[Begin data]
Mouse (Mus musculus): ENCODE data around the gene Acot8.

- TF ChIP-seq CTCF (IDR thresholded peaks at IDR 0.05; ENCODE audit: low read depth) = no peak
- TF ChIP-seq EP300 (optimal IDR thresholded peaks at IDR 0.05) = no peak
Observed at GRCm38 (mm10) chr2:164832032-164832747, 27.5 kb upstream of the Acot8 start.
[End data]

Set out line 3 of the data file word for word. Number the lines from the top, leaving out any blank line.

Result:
- TF ChIP-seq EP300 (optimal IDR thresholded peaks at IDR 0.05) = no peak